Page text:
TORONTO — It's been a season to remember for Jerome Messam and the Calgary Stampeders.
The eight-year veteran ran for a career-high 1,198 yards this year and Thursday was named the CFL's outstanding Canadian. The six-foot-three, 254-pound running back helped Calgary post a league-best 15-2-1 record and advance to a Grey Cup showdown Sunday at BMO Field against the Ottawa Redblacks.
But all of that will mean nothing to Messam if Calgary can't finish its dominant campaign hoisting the CFL championship trophy.
"It's super important," Messam said following Calgary's final practice Saturday. "What we've done to this point means nothing if we don't get this Grey Cup."
A win would stamp Calgary as one of the greatest teams in CFL history. The Stampeders finished just one win off the league's single-season record held by Edmonton (16-2) but that year the Eskimos lost in the West final to eventual Grey Cup-champion Saskatchewan.
However a win by Ottawa — which finished atop the East Division with an 8-9-1 record — would arguably be the biggest upset in Grey Cup history.
"We understand the magnitude of the game," said Calgary quarterback Bo Levi Mitchell, the CFL's outstanding player this season. "There's plenty of historical evidence of upsets in the Grey Cup.
"We're just going to be confident in ourselves and make sure we go out here and execute the gameplan."
Mitchell, 26, is chasing his second Grey Cup win as Calgary's starter. He led the Stampeders to a 20-16 win over Hamilton in 2014 and learned a valuable lesson in the process.
"I overdid things in 2014," he said. "I wanted to see every single piece of film, every single footstep that somebody took.
"It locked me into things in the game and kind of threw me off sometimes because I was like, 'OK, I know if the linebacker lines up outside of this position this is the coverage,' and all of a sudden it's not the same in the game. So now the preparation is once I figure it out, I just let things go, allow myself to go out there and be confident playing and let my talents take over."
Ottawa hasn't won a Grey Cup since 1976 when Tony Gabriel's 24-yard TD catch earned the then Rough Riders a thrilling 23-20 win over the Saskatchewan Roughriders at Exhibition Stadium. A win Sunday would also avenge the Redblacks' 26-20 loss to Edmonton in last year's contest.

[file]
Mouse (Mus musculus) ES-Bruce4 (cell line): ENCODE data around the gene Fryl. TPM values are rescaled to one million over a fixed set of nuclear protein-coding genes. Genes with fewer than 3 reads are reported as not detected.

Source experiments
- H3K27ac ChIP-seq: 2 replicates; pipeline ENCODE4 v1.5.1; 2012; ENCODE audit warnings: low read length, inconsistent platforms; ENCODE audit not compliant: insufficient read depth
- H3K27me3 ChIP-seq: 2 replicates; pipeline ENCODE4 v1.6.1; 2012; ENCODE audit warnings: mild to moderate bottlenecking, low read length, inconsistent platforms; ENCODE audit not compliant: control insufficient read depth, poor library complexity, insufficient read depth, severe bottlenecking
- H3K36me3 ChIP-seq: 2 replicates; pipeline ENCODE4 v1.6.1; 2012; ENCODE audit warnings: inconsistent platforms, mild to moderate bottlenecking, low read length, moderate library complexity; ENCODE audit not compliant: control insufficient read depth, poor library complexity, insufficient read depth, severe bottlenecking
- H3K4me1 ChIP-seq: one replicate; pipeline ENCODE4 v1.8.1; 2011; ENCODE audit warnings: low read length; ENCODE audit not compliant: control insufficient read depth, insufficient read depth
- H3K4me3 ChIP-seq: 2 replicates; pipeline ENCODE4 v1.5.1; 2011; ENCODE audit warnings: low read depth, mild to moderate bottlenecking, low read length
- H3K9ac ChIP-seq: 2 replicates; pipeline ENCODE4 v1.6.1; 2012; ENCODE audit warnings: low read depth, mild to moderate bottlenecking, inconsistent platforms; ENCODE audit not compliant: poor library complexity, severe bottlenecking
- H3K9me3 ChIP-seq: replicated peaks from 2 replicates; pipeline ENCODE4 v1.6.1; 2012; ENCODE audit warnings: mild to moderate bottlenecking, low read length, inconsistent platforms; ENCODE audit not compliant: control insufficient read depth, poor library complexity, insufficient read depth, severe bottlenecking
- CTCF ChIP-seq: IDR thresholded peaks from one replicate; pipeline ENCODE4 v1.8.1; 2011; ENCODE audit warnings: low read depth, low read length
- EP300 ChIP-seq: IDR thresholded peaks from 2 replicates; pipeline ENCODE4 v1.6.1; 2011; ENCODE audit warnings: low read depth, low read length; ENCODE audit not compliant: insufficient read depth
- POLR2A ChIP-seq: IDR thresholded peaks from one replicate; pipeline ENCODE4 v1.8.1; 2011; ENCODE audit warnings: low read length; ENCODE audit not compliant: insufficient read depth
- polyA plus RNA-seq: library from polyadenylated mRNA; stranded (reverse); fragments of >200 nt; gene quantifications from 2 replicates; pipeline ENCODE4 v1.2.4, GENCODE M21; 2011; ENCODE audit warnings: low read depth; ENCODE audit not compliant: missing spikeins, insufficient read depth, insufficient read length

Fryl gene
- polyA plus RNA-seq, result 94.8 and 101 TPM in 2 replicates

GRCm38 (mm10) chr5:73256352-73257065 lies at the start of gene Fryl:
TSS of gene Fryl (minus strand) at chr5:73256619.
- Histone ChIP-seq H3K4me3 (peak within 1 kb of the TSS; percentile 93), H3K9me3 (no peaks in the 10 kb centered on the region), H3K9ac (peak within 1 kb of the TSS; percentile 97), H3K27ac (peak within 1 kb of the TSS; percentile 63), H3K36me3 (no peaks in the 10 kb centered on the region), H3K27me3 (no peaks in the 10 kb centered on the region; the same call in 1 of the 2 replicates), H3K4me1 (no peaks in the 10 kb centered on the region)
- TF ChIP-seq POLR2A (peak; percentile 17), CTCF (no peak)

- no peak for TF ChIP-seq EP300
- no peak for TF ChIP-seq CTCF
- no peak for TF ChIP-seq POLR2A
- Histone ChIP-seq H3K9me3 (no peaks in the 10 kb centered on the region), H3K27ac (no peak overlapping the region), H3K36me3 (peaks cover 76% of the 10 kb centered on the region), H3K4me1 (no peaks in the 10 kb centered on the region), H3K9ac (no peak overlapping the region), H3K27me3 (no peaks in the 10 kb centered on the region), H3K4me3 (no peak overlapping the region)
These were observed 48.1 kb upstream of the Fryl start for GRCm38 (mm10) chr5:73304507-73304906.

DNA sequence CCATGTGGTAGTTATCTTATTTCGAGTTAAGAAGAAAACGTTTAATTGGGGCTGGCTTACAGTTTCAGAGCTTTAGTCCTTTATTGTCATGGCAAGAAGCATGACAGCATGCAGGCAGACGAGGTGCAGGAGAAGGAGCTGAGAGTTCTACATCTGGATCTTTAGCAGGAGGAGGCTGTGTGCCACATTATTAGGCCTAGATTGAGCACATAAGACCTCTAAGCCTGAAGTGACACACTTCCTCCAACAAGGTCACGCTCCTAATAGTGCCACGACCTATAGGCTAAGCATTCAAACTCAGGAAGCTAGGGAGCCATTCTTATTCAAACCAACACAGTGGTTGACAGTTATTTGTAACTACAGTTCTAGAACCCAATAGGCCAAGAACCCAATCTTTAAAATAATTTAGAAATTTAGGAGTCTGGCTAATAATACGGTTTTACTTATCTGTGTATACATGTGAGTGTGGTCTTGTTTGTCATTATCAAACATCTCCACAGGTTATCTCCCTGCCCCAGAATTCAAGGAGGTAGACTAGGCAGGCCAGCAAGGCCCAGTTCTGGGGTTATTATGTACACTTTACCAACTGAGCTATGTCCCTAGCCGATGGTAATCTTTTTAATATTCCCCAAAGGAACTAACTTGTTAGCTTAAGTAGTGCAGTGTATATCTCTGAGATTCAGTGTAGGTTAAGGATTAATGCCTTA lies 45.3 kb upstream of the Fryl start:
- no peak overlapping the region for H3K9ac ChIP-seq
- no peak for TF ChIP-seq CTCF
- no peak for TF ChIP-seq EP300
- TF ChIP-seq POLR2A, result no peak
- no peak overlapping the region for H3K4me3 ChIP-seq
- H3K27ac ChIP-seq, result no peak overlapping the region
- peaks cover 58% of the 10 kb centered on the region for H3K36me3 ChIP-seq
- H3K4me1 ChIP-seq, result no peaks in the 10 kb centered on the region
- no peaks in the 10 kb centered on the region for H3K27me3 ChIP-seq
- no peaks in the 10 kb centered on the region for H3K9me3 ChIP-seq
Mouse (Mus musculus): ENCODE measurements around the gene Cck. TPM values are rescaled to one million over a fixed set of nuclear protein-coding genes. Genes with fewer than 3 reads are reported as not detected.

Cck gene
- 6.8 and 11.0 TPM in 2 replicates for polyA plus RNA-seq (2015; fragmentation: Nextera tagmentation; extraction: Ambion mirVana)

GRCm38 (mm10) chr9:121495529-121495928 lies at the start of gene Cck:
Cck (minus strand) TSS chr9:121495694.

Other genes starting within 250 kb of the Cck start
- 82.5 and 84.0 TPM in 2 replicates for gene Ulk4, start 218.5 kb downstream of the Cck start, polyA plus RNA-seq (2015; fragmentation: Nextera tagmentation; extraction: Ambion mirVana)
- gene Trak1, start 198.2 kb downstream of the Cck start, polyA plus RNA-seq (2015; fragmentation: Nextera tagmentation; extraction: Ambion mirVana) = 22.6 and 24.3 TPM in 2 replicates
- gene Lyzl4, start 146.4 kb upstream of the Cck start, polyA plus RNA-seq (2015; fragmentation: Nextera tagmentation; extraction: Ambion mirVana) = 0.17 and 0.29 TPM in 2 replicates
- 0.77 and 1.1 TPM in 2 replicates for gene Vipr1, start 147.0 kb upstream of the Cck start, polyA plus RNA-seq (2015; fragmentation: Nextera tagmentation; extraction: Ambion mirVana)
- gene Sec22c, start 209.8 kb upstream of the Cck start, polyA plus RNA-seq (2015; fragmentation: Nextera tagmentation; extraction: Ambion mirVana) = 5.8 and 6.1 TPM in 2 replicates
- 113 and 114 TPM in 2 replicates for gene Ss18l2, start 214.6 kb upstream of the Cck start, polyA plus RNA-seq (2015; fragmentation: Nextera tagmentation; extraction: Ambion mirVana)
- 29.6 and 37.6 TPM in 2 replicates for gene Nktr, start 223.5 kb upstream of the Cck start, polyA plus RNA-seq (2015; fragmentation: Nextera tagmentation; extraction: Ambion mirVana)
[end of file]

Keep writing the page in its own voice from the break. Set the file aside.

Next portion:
"It would mean a lot for us to win this championship because it's something this organization and the city of Ottawa have waited for for a long time," said Redblacks quarterback Henry Burris, who was just a year old when Ottawa beat Saskatchewan. "It's been an awful long time . . . it would truly be special."
A full house of nearly 35,000 spectators is expected come the opening kickoff at 6:30 p.m. ET. The weather should be decent with a forecasted temperature of 2 C at gametime with winds of 11 kilometres an hour and just a 10 per cent chance of precipitation.
Canadian opera group The Tenors will perform the national anthem minus controversial former member Remigio Pereira. The Tenors split with Pereira after he changed a lyric in "O Canada" and held up a sign proclaiming "All Lives Matter" at baseball's all-star game last summer.
American band OneRepublic headlines the halftime show. Last month the group released its fourth album "Oh My My."
Calgary was 1-0-1 this season against Ottawa. The two teams tied 26-26 at TD Place on July 8 before the Stampeders earned a 48-23 home victory Sept. 17.
Veteran Henry Burris will make his first appearance of the season against Calgary as Trevor Harris started Ottawa's two regular-season contests. But kick-returner Tristan Jackson — who returned a punt for a TD in last weekend's East final — and kicker Chris Milo won't play.
"Not healthy enough to do it," head coach Rick Campbell said. "We love those guys, they've done great things for us this year but we've got to go with guys who're completely healthy and good to go."
The two starters planned to spend Saturday night in their hotel rooms, reviewing gameplans and watching television. Burris was hoping to take in his alma mater, Temple University, facing East Carolina while Mitchell had designs on watching "Sully," a movie starring Tom Hanks about American pilot Chesley Sullenberger landing his damaged plane on the Hudson River in January 2009.
"I never even honestly heard the story, that's probably pretty bad," Mitchell said. "Anything they've got in the hotel.
"I can't walk the streets and go to the movies. You run into too many people.